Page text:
Domain Chaos # 13 – The Gold Wristwatch

Ndubisi flinched on reaching the bedroom door. Guilt was about to burst his mind. If anything happened to his son, she would never forgive him.

He reached for the knob but withdrew his hand halfway before touching it again. Just then he realised he had not exhaled. His heart raced beyond control. 

As the door dragged inward, he breathed his relief.

Thank Goodness, his son was there, safe.

Uche was whimpering  and Chinedu sat by her side calming her down.  The girls peered at her face wearing horrific expression on their faces. Their lips were already coiled downward as he strode to the bed where they all flocked together, side by side.

Ndubisi knew where he had failed and accepted her condemnation before she could utter a word. But she got up and trotted to him instead.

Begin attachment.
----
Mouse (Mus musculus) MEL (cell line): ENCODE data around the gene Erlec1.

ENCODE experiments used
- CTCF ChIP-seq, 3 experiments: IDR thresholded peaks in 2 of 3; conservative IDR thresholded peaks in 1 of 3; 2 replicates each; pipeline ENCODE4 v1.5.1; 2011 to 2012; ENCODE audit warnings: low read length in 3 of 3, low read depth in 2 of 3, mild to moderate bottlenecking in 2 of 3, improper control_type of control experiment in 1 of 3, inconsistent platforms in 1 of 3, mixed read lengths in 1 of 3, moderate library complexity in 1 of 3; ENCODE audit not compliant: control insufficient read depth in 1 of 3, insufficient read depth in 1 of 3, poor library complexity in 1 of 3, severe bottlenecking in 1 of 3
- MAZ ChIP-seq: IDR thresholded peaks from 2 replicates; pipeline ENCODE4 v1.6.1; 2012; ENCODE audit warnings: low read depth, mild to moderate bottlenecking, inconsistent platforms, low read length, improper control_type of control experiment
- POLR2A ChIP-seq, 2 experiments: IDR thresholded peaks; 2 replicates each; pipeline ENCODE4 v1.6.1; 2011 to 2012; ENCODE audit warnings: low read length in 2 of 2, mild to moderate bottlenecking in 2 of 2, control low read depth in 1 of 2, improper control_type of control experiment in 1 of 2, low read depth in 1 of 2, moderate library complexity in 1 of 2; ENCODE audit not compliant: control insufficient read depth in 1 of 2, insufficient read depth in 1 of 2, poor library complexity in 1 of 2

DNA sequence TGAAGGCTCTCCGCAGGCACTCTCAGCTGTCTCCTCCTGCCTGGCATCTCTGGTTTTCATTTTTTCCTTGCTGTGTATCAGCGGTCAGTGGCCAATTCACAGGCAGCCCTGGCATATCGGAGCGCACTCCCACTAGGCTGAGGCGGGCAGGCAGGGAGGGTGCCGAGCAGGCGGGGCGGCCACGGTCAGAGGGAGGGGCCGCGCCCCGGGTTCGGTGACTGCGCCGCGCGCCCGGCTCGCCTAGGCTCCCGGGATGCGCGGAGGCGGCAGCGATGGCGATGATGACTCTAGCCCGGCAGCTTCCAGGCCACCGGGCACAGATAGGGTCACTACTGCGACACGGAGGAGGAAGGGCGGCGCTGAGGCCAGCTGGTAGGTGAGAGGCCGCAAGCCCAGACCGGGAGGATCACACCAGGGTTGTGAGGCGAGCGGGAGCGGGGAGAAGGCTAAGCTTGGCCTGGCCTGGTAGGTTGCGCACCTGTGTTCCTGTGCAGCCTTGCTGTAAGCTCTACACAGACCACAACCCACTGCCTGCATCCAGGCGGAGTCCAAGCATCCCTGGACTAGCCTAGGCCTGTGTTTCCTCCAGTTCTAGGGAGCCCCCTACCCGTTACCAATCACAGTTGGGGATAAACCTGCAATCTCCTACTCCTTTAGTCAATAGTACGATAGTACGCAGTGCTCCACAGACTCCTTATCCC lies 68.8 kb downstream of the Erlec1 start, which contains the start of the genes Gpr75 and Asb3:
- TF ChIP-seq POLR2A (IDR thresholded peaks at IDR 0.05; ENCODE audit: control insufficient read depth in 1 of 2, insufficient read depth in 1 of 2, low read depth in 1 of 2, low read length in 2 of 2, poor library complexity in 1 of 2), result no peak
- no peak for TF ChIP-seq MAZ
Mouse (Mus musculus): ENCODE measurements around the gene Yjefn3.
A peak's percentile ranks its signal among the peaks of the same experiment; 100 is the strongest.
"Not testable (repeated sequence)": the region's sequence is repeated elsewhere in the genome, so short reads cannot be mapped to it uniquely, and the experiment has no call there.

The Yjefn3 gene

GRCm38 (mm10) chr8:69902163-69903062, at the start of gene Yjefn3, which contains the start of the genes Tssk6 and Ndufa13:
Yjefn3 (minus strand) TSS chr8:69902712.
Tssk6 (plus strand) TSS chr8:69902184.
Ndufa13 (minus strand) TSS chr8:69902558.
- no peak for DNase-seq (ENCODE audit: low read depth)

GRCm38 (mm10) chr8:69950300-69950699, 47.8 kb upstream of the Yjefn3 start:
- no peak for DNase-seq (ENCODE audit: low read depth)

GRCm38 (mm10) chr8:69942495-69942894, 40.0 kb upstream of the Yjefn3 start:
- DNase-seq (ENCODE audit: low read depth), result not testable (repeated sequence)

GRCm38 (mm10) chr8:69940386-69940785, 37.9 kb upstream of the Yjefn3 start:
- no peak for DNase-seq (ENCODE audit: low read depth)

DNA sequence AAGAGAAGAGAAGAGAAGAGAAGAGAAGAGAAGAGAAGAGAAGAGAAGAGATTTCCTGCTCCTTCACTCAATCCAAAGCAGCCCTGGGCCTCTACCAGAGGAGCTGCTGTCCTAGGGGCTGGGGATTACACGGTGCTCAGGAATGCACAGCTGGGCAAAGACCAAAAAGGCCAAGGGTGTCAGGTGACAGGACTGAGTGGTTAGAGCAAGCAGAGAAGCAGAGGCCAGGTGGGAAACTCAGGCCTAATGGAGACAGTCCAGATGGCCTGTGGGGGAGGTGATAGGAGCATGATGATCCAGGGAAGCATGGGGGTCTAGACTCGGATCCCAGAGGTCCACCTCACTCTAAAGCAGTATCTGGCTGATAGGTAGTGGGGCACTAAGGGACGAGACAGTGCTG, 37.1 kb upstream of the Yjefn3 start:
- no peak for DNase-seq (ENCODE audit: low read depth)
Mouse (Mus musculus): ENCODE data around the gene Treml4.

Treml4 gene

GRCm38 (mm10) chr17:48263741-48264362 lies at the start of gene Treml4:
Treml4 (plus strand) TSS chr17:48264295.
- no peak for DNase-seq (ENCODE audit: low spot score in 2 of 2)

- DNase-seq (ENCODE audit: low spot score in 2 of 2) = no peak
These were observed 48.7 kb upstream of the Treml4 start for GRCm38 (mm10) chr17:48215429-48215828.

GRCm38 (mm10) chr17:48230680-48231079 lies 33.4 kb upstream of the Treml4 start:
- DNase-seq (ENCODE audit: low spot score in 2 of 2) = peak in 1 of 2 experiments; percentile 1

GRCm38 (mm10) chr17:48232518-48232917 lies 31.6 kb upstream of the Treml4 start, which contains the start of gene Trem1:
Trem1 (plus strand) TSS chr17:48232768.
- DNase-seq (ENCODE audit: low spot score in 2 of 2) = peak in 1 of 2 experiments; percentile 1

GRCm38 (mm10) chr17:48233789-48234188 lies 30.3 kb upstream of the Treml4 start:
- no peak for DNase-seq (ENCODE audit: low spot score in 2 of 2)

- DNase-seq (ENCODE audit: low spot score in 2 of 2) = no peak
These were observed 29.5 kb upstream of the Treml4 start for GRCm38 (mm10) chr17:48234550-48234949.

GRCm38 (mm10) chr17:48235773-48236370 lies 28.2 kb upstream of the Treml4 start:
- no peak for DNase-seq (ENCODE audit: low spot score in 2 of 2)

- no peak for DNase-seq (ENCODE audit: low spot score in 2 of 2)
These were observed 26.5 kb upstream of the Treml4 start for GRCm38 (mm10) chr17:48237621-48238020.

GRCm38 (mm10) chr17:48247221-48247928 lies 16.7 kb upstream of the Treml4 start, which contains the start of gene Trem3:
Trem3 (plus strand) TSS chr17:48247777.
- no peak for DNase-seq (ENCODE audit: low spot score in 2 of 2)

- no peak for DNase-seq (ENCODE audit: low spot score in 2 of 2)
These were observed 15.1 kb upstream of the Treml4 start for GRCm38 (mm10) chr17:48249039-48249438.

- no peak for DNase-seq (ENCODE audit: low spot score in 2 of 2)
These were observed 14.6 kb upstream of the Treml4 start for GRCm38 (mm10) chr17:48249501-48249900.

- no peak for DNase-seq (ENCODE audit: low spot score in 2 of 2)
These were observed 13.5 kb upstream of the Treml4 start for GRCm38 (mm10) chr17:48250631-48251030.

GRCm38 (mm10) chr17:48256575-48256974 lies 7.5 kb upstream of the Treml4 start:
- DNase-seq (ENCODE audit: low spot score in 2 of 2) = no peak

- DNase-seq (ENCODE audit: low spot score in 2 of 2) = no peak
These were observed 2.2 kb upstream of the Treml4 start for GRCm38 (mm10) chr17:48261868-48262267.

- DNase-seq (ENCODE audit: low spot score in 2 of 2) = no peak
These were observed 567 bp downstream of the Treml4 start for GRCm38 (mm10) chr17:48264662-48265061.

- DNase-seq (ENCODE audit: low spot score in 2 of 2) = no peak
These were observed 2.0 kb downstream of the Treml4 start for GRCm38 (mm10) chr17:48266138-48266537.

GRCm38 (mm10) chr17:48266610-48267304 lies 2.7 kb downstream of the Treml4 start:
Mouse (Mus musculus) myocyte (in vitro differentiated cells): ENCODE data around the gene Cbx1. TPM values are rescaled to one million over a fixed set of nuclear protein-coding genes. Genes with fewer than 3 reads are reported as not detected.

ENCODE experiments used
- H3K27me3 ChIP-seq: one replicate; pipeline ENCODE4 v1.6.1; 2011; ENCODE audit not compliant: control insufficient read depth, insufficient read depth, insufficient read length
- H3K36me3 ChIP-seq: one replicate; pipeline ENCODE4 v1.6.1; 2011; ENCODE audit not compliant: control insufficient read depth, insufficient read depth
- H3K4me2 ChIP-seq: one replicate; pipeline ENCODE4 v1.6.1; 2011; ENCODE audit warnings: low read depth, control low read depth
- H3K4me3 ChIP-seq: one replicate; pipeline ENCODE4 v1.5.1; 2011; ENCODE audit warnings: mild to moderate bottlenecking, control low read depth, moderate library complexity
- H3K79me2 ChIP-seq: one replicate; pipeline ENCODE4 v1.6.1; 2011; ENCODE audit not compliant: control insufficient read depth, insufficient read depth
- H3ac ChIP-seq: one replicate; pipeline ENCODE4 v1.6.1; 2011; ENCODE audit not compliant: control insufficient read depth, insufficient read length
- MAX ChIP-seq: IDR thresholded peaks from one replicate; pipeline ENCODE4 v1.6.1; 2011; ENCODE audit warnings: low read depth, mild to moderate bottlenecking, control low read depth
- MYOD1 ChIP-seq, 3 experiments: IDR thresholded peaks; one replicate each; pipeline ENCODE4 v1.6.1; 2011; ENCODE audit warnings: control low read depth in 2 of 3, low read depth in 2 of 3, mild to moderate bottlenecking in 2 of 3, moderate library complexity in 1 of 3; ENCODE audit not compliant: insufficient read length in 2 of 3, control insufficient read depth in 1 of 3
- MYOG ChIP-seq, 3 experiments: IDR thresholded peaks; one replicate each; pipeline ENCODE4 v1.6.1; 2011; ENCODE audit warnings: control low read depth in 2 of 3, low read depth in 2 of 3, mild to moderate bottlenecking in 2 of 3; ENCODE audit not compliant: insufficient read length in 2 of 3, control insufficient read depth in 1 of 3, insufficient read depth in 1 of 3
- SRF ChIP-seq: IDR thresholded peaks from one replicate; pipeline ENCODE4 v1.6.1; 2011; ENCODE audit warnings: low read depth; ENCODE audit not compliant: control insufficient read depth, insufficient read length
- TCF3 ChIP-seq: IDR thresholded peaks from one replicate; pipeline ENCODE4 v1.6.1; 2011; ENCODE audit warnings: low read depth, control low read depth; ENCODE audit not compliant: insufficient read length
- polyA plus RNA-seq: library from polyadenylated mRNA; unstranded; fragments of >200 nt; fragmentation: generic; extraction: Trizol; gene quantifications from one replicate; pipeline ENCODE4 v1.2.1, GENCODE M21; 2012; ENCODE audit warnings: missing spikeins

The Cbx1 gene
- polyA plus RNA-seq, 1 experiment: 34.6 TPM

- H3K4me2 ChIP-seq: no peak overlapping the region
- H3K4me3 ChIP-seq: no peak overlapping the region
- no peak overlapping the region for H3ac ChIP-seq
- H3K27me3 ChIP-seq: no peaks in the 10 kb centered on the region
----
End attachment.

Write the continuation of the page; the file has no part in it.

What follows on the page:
He allowed her to wrap her arms around him. Her fresh tears damped the sleeve of his white T-shirt.

That wasn’t what he expected.

She was supposed to shoot her verbal bullets at him for leaving her baby to come home all by himself, from school. For exposing him to danger.

He looked over her head to glance at his son who wore a cocky smile that gave his brows a subtle raise. He shouldn’t do that, Chinedu read his mind and braced up for what would come next.  He stood up as her mother detangled herself from his father.

“I told mother not to worry. I didn’t do it. They came here with the police and searched everywhere and found nothing”

” My only son? A thief? Not you my son! Not Chindu my son!!” She sonbed, then stiffened as she remembered something. She moved back to her husband and gave him a chiding stare. Ndubisi knew what next and averted his eyes emmidiatly. He strolled closer to his son.

“Uche stop crying!” No one noticed mama before he spoke. She hands trembled. ‘Chinedu is not guilty of this. Why are you crying? Who else is seeing what I’m seeing? This man, Eke wants to make trouble. I told you he will be back.”

“Mama please. It’s okay. Let’s hear Chinedu.” She kept quiet and moaned at interval even though she kept telling her daughter-in-law to stay calm.